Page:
Panic! At The Disco - Vices & Virtues

Good, but not great.

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Atlantic | By Chris Cope | Rating: 3
Panic! At The Disco - Vices & Virtues

When half of Panic At The Disco left the band in 2009, it really was panic; and it wasn’t so much of a disco, either. The band had, a year earlier, dropped their stunning album ‘Pretty. Odd.’ which eschewed their emo roots and ploughed a Beatles-esque, psychedelic pop sound. They’d also dropped the exclamation mark in their name, thank God.

But, the blighter is back. They’re Panic! At The Disco again, and with the punctuation they bring ‘Vices & Virtues’, their third studio album. It opens with first single ‘The Ballad of Mona Lisa’, a sprightly tune layered in radio-friendly sheen, but despite some hook-filled flourishes, fails to elevate itself into anything spectacular.

That theme is repeated throughout the album; good, but not great. For every ‘Always’, a stirring, mellow track with succulent vocals, there’s a ‘Ready to Go [Get Me Out Of My Mind]’, an electro-pop styled number lacking purpose and perhaps most tellingly, lacking any pizzazz.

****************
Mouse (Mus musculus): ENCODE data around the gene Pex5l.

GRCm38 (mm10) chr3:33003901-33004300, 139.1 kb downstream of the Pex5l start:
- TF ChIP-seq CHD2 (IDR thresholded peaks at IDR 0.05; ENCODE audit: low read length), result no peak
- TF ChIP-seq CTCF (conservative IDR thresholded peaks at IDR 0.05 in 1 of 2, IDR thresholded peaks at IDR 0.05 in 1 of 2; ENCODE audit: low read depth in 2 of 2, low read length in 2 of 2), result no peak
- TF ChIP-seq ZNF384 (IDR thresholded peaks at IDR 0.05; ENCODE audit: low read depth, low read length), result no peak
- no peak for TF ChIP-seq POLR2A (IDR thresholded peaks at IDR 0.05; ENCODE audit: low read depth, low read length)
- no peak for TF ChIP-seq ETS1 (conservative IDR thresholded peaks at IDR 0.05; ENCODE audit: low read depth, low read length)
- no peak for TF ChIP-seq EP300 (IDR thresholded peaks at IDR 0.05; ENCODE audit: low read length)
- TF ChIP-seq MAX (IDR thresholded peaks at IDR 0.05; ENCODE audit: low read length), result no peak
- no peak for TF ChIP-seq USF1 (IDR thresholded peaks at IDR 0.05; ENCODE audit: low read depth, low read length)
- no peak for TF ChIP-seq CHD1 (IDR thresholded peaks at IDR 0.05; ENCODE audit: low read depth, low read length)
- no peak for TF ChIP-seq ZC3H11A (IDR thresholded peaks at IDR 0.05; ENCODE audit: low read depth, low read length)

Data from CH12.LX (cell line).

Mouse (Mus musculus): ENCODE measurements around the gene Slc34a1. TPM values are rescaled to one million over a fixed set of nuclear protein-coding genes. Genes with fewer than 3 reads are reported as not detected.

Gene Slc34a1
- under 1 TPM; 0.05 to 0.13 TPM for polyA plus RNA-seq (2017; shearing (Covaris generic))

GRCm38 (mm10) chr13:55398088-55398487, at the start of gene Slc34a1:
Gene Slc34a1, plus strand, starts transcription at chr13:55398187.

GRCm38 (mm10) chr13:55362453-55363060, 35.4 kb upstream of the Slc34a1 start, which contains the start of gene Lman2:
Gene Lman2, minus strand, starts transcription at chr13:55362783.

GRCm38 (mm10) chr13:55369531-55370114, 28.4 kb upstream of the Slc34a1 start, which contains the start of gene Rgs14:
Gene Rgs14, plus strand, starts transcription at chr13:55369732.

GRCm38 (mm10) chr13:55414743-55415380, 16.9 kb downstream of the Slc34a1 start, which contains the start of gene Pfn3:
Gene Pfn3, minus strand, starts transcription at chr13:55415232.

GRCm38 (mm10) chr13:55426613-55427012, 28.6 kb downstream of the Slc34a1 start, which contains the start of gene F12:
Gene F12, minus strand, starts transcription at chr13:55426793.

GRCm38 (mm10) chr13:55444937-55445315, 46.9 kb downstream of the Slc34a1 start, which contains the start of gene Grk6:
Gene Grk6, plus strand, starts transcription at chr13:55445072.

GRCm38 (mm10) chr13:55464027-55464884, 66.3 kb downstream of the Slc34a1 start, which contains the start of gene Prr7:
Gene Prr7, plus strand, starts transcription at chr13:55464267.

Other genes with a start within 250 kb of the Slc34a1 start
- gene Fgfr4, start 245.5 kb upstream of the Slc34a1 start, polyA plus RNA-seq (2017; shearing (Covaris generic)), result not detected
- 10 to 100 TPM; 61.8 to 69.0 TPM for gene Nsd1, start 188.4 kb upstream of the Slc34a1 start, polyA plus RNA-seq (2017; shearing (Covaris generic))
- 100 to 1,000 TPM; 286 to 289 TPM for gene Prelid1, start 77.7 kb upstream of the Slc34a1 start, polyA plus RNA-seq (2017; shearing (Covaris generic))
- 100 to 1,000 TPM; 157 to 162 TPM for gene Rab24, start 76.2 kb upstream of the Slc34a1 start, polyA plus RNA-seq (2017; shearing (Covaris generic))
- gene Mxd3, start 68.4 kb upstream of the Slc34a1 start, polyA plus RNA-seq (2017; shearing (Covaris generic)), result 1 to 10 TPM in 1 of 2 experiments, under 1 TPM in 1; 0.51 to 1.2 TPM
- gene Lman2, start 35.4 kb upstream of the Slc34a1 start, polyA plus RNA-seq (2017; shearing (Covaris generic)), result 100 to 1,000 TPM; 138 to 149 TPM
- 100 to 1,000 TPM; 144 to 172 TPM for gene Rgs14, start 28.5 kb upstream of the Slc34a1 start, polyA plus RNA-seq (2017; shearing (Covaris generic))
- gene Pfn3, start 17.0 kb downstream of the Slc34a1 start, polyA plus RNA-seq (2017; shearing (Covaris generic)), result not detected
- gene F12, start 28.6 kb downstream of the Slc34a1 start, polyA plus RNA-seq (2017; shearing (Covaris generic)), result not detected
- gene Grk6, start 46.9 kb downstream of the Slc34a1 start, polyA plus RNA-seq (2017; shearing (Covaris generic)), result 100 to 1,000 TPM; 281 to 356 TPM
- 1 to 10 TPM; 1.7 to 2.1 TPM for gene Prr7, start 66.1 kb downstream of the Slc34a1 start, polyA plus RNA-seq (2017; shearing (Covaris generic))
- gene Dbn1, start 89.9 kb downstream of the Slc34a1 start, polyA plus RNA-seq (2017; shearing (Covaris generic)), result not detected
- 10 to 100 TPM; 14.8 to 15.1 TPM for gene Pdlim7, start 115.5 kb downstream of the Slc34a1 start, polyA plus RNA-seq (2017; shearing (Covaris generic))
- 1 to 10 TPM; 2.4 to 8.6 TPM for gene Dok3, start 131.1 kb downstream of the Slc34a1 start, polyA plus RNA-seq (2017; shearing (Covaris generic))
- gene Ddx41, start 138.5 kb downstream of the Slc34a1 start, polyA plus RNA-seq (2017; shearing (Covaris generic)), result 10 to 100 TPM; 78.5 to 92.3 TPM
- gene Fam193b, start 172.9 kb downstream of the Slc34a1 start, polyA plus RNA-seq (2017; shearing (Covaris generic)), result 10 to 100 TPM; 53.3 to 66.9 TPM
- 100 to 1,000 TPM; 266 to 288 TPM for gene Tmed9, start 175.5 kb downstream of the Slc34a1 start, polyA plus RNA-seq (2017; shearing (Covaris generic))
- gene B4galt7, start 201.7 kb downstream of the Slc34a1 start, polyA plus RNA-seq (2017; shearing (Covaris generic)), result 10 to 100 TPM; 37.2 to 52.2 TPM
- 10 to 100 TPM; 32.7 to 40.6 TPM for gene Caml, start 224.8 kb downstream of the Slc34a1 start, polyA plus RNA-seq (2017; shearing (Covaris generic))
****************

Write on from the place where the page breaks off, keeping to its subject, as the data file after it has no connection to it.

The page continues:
It’s perhaps not much of a surprise then that this album’s shining light – ‘Nearly Witches [Ever Since We Met…]’ heralds Ryan Ross, former guitarist and principal songwriter, in its writing credits. It’s a crazed, off-the-wall adventure which strongly hints at Panic! At The Disco’s classic pop indulges of their previous album, and it is all the better for it.

Without any doubt, great kudos should go to frontman Brendon Urie’s valiant attempts to keep the Panic! At The Disco ship on course after the band’s nuclear fall-out of 2009. But on this showing, it seems like the hardy vessel is bobbing at sea, engine stalled, unsure of its next destination.